philippa smith2


Latest posts by philippa smith2

winter colour plant

Posted: 14/06/2016 at 19:04

You could try one of the yellow Heucheras.  They do best with some shade and keep their growth all year.  If it is in a sunny spot, go for one of the Purple ones.  A few spring flowering bulbs would help too.


Variegated vinca minor (yellow/green leaf) will also stay over winter and will trail down your pot.  Ajuga reptans ( another ground cover/trailer ) will stay all winter and give beautiful blue flower spikes in the Spring.


Lots of choice actually depending on the aspect

Bindweed

Posted: 14/06/2016 at 17:51

Digging it out continuously every time it rears it's head is one method I've used. You won't get every bit out of the ground the first time round (it's taken me over 3 years and I still get the odd bit) but a thick mulch also helps by weakening the growth and cutting of the light. I'm now at the stage where it is relatively easy to dig out the few weakened growths I find.


Like most pernicious weeds, hard work seems the best way to go.


I was unwilling to use any weedkiller as the bindweed was everywhere amongst shrubs and trees. It rather depends on how widespread it is.  Some recommend letting it grow up and painting with weedkiller but I've never found that offers much succes .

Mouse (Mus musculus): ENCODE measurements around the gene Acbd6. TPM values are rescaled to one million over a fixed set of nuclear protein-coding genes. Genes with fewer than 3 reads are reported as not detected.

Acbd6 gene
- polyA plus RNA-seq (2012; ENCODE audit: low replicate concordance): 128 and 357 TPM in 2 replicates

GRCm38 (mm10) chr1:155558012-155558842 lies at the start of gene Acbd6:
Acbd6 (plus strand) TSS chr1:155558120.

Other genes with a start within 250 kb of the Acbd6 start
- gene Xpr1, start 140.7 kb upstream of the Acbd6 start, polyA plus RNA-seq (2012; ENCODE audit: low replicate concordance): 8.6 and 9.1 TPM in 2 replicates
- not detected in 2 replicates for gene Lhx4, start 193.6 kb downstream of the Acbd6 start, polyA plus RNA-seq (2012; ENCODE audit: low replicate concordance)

Fence Dispute

Posted: 11/06/2016 at 20:40

It does tend to depend on the property as to whether your solicitor can categorically state which boundary belongs to which property.


Easier on modern/new builds but not quite so cut and dried with older properties.


The given used to be that if the nails supporting your fence pointed towards your land, the fence was yours.  However, modern fencing companies don;t always follow this rule so it can be a bit of a sticky issue.


If all else fails, a rule of thumb would be that as you look out onto your garden, the Right hand boundary would "normally" be yours.  I put that in quotes as it doesn't always follow.